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Scenes from The University of Rhode Island

URI police officer becomes certified trainer for mental illness crises

Media Contact: Dave Lavallee, 401-874-5862

KINGSTON, R.I. – June 14, 2010 – A University of Rhode Island law enforcement officer just added another certification to his long list of qualifications that helps him better serve the community.

URI Police Lt. Michael Donohue was one of 13 officers across the state who completed the Certification of Crisis Responder Trainers program.

The certification ceremony took place at the Kent County Courthouse on Monday, June 7, which was only the second ceremony to recognize certified officers in Rhode Island. The guest speaker at the ceremony was Col. Joseph P. Moran III, president of the Rhode Island Police Chiefs Association. Other speakers included The Honorable Jeanne E. LaFazia, Chief Judge of the Rhode Island District Court.

The Rhode Island Department of Mental Health, Retardation and Hospitals (DMHRH), along with the certification board, supports this ongoing effort to develop and enhance the competence of officers in their response to incidents involving persons with mental illnesses. Donohue is now qualified to train other law enforcement officials to deal with incidents involving mental health.


Allowing officers time away from shifts to participate in training is often difficult, especially for smaller departments. URI Police Maj. Stephen Baker said that he believes Donohue’s training is especially valuable because further training can now be scheduled by members of the department at times that are most convenient for them.

“There’s been an increase in interaction with people who have mental health issues, and it’s important to be able to recognize they’re in a crisis,” said Baker. “Lt. Donohue has already been using what he learned since completing the training.”
Donohue spent three days mastering the program at the Coventry Police Department training facility. “There were different role playing exercises and training, especially for recognizing schizophrenia. The important part is realizing a person may not be a criminal, they might be in a crisis, and an arrest is the last resort you want to take,” Donohue said.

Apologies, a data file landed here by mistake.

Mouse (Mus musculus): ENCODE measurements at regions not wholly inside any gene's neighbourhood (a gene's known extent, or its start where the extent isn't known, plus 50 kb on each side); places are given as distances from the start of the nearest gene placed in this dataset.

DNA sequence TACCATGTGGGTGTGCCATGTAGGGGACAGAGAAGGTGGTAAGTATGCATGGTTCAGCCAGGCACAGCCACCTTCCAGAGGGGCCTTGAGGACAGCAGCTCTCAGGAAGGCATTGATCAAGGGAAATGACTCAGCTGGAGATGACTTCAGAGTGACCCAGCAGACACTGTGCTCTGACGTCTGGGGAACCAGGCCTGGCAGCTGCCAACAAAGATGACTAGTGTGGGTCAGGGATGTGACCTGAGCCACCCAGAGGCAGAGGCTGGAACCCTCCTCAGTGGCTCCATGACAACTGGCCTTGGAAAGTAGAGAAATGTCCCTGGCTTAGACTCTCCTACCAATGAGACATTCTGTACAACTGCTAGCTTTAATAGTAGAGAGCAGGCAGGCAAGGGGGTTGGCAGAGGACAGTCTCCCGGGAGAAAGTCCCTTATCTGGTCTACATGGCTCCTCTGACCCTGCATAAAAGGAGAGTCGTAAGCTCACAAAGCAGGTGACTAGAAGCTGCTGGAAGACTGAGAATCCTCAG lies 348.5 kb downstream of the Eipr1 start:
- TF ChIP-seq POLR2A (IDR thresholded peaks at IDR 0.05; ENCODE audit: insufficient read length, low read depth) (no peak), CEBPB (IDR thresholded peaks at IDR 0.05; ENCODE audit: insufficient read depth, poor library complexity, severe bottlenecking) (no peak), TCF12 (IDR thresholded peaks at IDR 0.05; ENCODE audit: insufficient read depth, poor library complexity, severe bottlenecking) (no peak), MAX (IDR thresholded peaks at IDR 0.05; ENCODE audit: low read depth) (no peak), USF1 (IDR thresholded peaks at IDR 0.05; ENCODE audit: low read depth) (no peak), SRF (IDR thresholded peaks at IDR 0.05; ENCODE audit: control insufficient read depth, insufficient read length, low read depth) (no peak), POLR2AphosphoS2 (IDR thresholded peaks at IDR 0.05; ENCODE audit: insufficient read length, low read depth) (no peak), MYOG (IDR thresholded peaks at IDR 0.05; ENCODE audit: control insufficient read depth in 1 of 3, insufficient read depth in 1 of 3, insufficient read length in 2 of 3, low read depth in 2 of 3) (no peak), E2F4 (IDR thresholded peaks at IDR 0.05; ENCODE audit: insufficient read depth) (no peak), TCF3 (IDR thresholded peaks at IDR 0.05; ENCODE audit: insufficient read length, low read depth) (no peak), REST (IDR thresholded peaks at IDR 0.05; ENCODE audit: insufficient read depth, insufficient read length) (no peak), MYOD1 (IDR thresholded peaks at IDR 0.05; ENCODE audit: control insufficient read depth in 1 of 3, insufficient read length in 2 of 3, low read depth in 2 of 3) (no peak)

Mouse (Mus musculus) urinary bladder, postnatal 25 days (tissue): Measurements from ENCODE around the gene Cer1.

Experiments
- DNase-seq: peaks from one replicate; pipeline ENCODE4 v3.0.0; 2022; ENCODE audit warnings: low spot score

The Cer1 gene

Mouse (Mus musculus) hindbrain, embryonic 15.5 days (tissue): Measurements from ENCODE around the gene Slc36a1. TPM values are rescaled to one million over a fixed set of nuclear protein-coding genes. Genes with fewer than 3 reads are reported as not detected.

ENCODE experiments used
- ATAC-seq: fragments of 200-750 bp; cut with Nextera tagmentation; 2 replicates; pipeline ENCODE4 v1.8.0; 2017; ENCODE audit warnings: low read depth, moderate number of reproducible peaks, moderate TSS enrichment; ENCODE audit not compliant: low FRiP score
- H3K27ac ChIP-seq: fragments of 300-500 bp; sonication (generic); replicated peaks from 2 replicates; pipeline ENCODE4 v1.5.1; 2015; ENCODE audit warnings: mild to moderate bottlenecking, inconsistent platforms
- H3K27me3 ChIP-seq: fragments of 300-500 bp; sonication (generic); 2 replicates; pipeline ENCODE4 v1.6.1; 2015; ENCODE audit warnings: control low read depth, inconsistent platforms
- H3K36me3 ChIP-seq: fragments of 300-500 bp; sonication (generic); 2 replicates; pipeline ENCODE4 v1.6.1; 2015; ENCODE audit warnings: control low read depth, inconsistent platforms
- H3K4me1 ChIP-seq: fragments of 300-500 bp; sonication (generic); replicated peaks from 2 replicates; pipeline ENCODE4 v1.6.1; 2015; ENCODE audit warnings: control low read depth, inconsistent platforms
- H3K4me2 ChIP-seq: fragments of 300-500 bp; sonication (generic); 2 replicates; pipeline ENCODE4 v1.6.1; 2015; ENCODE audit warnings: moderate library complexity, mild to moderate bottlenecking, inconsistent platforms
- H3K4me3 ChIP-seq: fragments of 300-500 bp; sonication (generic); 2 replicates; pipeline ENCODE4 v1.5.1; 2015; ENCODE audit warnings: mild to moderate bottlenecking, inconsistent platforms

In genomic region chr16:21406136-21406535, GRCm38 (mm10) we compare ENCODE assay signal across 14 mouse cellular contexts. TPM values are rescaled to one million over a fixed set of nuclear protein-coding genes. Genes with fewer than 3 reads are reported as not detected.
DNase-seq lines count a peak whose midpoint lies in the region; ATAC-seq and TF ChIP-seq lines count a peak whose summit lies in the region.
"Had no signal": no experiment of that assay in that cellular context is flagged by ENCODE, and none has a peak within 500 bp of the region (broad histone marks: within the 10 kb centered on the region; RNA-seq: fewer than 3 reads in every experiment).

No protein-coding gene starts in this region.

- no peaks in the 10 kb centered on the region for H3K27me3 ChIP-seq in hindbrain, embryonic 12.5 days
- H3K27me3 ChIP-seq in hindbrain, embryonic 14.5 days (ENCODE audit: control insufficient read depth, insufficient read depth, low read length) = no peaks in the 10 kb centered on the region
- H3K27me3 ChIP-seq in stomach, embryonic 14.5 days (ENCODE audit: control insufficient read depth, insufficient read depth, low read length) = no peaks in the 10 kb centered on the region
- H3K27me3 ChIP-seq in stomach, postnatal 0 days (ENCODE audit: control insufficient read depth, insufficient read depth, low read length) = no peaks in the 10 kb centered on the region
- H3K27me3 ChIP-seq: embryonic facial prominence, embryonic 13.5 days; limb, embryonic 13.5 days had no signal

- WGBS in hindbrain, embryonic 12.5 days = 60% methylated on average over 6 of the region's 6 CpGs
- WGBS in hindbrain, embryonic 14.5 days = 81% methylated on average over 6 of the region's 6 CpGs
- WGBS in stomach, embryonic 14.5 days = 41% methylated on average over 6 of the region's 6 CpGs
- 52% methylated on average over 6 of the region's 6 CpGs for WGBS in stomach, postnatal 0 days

“He recently developed a policy that provides guidelines on how to handle different situations. The policy lists specific procedures, like not making sudden movements or even eye contact for some, so that the officers can all respond in the best way possible,” said Baker.

URI officers have already begun implementing the guidelines from this policy and Donohue will continue to train colleagues in hopes that the entire department will eventually be certified.


Pictured above
URI Police Lt. Michael Donohue

PROUD MOMENT: URI Police Lt. Michael Donohue, center, displays his certificate after being honored for completing the Crisis Responder Trainers program. With Donohue from left are Craig Stenning, director of the state Department of Mental Health, Retardation and Hospitals; URI Police Maj. Stephen Baker; Col. Joseph P. Moran III, president of the Rhode Island Police Chiefs Association; and the Honorable Jeanne E. LaFazia, chief judge of the Rhode Island District Court. URI Department of Communications & Marketing photo by Michael Salerno Photography.
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